Restaurant Bigwig

Restaurant Bigwig

Is Restaurant Bigwig the most innovative, realistic, and engaging management simulation game ever, or is disappointment on the cards?

Cost-of-a-Coffee-Logo-web

On this week’s Cost of a Coffee, the Prof and Brian get all festive and play a restaurant management simulation…

Available_on_iTunes_Badge_US-UK_110x40_0824  stitcher-banner-120x90  Tunein Radio Icon

“We’re on a mission to highlight interesting and unusual games that you could purchase in place of a cappuccino, after all in the United Kingdom we spend £2.5 million pounds on coffee every day.  But that’s nothing compared to the 22.5 billion pounds we will spend on Christmas this year, so with all the festive cheer and Christmas spirit, perhaps we should be substituting a gingerbread latte for a game you can play on your Gingerbread Device.

With Christmas just around the corner, what could be more festive than a restaurant management simulation game?  Well plenty of things probably, but we work with what we’ve got.  This week’s Cost of a Coffee game is Restaurant Bigwig for the iPad from Bigwig games.

Restaurant Bigwig is a turn based strategy game where you are responsible for opening restaurants using expansion cards and allocating resources to these restaurants in the form of operations cards that allow you to improve food quality, customer service, marketing and efficiency.  Each turn lasts a year (not in real time) and games can be played over 20, 40, and 60 years against other humans with local pass and play, or each against bots of various skill levels.

restaurant_bigwig_newspaper

When everybody’s played their turn, a procedurally generated newspaper will update players on their progress, inform them of any awards or random chance events and offer tips for improvement.  The newspaper also contains real-world restaurant industry facts and historic advertisements, which is a nice touch.  Restaurant Bigwig claims to be “the most innovative, realistic, and engaging management simulation game – ever!” so we decided to send Andy from Codec Moments to the Eten Café in Sheffield, to ask some people in the catering industry what they thought of the game.

eten-outside

So is it worth the Cost of a Coffee?  Well the game costs around £5 on the app store, but until 31-Dec it’s reduced to the £2 mark; at that price you can’t really go wrong.  The game looks good and it’s quite addictive, but in my mind it’s not a true simulation game; you don’t set your food prices or marketing budget and you can’t choose to invest your profits in food quality, customer service or efficiency drives.  Sure you decide where and when to allocate your resources based on each restaurant’s revenue and profit, but the random nature of the cards strongly guides your hand.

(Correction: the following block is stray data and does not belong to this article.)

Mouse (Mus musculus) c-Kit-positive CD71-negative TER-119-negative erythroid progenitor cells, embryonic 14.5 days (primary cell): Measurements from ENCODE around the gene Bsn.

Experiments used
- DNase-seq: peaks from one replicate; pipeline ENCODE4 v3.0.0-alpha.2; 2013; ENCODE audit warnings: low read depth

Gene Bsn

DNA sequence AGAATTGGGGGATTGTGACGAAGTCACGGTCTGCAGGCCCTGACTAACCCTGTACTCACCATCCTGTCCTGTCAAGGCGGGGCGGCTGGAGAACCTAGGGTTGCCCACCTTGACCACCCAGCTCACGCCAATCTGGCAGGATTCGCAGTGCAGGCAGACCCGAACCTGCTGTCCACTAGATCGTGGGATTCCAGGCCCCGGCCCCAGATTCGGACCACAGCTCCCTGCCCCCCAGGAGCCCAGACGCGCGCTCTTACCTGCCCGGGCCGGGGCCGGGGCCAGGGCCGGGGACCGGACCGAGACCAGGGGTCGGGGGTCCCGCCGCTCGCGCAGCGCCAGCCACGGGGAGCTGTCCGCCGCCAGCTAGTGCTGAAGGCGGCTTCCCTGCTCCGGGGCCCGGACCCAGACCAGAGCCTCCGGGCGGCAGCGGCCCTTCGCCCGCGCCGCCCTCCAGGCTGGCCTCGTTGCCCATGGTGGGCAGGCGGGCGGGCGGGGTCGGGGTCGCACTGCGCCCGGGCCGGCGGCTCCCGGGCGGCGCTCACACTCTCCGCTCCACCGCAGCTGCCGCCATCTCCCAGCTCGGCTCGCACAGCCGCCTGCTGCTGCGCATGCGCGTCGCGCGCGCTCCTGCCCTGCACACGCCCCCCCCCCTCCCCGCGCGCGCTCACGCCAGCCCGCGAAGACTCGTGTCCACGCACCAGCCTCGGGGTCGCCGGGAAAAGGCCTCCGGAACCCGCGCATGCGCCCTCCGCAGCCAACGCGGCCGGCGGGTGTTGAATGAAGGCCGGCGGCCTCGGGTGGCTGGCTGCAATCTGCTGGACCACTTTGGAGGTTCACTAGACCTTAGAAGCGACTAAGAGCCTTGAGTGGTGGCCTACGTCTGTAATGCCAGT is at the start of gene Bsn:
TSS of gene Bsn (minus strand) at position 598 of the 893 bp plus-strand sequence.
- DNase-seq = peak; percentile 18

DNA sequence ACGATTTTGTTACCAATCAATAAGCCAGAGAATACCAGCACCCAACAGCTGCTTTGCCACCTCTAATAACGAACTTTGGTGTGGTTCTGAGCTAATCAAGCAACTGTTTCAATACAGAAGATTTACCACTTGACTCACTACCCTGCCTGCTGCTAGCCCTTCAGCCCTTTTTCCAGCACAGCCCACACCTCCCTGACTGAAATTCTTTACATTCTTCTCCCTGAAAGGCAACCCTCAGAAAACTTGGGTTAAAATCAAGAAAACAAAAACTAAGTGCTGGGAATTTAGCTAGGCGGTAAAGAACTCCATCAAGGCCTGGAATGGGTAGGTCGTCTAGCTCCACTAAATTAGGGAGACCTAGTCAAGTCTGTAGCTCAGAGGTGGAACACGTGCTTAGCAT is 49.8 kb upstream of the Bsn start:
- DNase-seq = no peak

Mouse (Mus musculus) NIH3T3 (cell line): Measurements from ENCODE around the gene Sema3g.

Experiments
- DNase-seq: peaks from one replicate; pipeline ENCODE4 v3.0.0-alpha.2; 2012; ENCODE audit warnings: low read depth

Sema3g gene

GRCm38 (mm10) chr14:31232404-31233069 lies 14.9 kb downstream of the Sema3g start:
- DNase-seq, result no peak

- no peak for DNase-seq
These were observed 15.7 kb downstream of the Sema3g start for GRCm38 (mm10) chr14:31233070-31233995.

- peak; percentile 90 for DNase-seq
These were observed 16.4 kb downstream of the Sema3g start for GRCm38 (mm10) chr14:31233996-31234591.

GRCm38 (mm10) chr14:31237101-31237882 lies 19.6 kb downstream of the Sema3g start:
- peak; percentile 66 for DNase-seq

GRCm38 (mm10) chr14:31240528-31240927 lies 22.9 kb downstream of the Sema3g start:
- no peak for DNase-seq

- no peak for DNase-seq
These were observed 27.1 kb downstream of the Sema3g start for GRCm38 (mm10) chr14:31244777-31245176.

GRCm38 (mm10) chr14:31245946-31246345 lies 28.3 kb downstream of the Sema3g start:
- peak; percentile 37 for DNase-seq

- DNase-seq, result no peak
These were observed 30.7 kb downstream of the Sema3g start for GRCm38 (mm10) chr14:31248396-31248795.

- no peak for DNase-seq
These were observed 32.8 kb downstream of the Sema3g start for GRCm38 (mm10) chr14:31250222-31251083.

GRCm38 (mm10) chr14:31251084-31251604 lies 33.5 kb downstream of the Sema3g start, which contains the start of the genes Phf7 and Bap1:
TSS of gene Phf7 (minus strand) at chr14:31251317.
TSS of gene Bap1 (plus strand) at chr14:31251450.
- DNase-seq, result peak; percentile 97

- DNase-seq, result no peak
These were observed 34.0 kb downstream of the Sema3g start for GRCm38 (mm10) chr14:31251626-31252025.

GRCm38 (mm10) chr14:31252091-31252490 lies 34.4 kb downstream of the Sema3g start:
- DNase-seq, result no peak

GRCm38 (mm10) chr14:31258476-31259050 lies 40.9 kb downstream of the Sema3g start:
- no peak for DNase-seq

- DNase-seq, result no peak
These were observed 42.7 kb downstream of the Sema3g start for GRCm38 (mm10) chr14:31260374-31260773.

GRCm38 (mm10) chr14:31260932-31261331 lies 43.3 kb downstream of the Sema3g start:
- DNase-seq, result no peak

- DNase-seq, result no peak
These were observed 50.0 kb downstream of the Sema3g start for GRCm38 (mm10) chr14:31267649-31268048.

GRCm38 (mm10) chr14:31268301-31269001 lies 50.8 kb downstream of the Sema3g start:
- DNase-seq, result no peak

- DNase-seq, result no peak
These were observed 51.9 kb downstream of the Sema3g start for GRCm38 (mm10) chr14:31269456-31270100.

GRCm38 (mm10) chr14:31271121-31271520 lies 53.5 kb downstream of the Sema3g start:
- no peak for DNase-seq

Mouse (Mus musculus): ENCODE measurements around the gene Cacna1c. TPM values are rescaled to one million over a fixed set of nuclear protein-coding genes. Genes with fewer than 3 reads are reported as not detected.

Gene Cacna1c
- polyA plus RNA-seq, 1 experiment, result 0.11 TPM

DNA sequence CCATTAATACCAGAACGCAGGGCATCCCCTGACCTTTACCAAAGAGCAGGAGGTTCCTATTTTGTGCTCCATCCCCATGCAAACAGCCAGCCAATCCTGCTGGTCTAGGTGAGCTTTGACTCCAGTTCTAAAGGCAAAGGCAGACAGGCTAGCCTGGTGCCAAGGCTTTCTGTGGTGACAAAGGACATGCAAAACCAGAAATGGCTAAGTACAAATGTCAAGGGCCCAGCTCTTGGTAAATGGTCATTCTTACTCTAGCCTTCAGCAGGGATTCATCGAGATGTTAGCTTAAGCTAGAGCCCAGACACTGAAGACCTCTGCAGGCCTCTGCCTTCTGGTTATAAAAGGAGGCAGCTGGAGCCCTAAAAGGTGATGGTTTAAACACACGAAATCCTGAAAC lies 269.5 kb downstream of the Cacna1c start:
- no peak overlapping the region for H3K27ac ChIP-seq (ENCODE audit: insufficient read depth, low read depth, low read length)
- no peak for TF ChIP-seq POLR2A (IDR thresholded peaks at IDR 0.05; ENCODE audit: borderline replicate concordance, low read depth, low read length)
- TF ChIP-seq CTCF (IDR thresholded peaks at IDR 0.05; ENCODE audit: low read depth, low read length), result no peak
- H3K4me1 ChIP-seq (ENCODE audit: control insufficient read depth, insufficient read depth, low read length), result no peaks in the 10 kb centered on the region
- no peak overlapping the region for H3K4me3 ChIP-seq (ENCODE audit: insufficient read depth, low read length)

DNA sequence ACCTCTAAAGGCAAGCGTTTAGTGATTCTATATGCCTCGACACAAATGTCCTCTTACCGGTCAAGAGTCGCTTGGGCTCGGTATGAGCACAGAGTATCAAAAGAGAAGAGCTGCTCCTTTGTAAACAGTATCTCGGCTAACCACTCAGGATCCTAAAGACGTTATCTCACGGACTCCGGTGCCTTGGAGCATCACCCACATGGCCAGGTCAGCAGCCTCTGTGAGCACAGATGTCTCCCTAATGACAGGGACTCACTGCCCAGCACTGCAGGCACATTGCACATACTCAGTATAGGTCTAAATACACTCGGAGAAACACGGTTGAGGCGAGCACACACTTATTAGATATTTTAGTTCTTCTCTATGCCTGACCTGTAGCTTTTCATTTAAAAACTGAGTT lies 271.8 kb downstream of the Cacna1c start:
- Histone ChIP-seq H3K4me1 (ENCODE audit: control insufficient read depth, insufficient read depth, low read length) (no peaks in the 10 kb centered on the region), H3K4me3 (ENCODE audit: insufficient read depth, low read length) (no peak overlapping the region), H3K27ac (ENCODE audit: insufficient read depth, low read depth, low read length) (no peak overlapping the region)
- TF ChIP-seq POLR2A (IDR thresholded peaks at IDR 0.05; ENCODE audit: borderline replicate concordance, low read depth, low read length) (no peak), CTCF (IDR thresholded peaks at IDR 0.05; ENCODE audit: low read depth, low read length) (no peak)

restaurant_bigwig_resource_trading

Still that’s not such a bad thing when we consider our review of Air Tycoon 3 earlier this year; sometimes when a simulation is too realistic it can become mundane, taking all the enjoyment out of it.  This is a game after all.

Cost of a Coffee is a 2014 production of Codec Moments, for more information visit codecmoment.com.  A copy of Restaurant Bigwig was provided by Bigwig Games for this episode, actually they gave us two and we gave the other to Phil.  We really want to thank Phil and Lee from the Eten Café, for taking the time to play games and speak with us in the middle of the busy Christmas period. Please pop in and get a coffee and something to eat if you’re in Sheffield, they’re on East Parade, right next to the Cathedral in the City Centre; you should also follow them on Twitter @EatEten.  Don’t forget to follow us on Twitter too, @ProfAndBrian; you can contact us there or e-mail prof@codecmoments.com if you can recommend a game that costs less than a cappuccino.

Well that’s it for 2014, we’re off on a break until January so, see you next year.”

The Verdict

7Good

The Good: Looks good | Draws on real-world data | Addictive gameplay

The Bad: Not a true simulation

The following two tabs change content below.

Andy

Co-founder & Editor

Former DJ, now a freelance scientist, writer, gamer and father.

Latest posts by Andy (see all)


Agree or disagree? Let us know!